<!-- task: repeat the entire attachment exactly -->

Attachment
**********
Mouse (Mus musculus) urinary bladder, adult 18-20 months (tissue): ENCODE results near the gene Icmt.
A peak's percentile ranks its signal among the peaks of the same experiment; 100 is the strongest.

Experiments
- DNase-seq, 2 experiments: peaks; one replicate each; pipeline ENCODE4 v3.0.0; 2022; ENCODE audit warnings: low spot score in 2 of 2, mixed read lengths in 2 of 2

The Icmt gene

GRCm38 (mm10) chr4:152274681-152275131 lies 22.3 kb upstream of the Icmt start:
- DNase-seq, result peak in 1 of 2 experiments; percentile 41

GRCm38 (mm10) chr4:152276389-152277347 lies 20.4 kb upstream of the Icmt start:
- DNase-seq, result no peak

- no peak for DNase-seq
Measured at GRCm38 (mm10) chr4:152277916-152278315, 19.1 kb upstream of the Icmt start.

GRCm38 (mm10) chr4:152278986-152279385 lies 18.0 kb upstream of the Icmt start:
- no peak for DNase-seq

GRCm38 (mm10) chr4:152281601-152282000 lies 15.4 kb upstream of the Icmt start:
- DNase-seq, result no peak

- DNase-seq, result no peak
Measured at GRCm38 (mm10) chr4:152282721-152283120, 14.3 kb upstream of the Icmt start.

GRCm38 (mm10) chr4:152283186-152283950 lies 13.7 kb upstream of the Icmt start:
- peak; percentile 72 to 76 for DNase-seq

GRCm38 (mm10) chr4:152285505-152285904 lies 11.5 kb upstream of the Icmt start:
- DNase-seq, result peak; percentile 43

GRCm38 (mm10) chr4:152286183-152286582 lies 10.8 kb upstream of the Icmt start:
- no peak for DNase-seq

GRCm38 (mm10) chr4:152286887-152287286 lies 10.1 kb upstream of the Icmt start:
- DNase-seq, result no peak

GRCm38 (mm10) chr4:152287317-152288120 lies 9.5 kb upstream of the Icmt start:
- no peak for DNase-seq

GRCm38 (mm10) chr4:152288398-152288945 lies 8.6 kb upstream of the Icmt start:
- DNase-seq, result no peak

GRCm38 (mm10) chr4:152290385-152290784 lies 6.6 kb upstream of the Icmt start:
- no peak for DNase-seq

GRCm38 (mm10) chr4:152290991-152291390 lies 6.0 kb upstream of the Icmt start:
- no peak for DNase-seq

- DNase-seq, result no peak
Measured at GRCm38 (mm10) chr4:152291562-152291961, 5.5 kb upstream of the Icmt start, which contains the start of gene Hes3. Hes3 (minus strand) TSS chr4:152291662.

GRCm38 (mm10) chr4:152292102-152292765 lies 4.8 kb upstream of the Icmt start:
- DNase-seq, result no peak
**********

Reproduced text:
Mouse (Mus musculus) urinary bladder, adult 18-20 months (tissue): ENCODE results near the gene Icmt.
A peak's percentile ranks its signal among the peaks of the same experiment; 100 is the strongest.

Experiments
- DNase-seq, 2 experiments: peaks; one replicate each; pipeline ENCODE4 v3.0.0; 2022; ENCODE audit warnings: low spot score in 2 of 2, mixed read lengths in 2 of 2

The Icmt gene

GRCm38 (mm10) chr4:152274681-152275131 lies 22.3 kb upstream of the Icmt start:
- DNase-seq, result peak in 1 of 2 experiments; percentile 41

GRCm38 (mm10) chr4:152276389-152277347 lies 20.4 kb upstream of the Icmt start:
- DNase-seq, result no peak

- no peak for DNase-seq
Measured at GRCm38 (mm10) chr4:152277916-152278315, 19.1 kb upstream of the Icmt start.

GRCm38 (mm10) chr4:152278986-152279385 lies 18.0 kb upstream of the Icmt start:
- no peak for DNase-seq

GRCm38 (mm10) chr4:152281601-152282000 lies 15.4 kb upstream of the Icmt start:
- DNase-seq, result no peak

- DNase-seq, result no peak
Measured at GRCm38 (mm10) chr4:152282721-152283120, 14.3 kb upstream of the Icmt start.

GRCm38 (mm10) chr4:152283186-152283950 lies 13.7 kb upstream of the Icmt start:
- peak; percentile 72 to 76 for DNase-seq

GRCm38 (mm10) chr4:152285505-152285904 lies 11.5 kb upstream of the Icmt start:
- DNase-seq, result peak; percentile 43

GRCm38 (mm10) chr4:152286183-152286582 lies 10.8 kb upstream of the Icmt start:
- no peak for DNase-seq

GRCm38 (mm10) chr4:152286887-152287286 lies 10.1 kb upstream of the Icmt start:
- DNase-seq, result no peak

GRCm38 (mm10) chr4:152287317-152288120 lies 9.5 kb upstream of the Icmt start:
- no peak for DNase-seq

GRCm38 (mm10) chr4:152288398-152288945 lies 8.6 kb upstream of the Icmt start:
- DNase-seq, result no peak

GRCm38 (mm10) chr4:152290385-152290784 lies 6.6 kb upstream of the Icmt start:
- no peak for DNase-seq

GRCm38 (mm10) chr4:152290991-152291390 lies 6.0 kb upstream of the Icmt start:
- no peak for DNase-seq

- DNase-seq, result no peak
Measured at GRCm38 (mm10) chr4:152291562-152291961, 5.5 kb upstream of the Icmt start, which contains the start of gene Hes3. Hes3 (minus strand) TSS chr4:152291662.

GRCm38 (mm10) chr4:152292102-152292765 lies 4.8 kb upstream of the Icmt start:
- DNase-seq, result no peak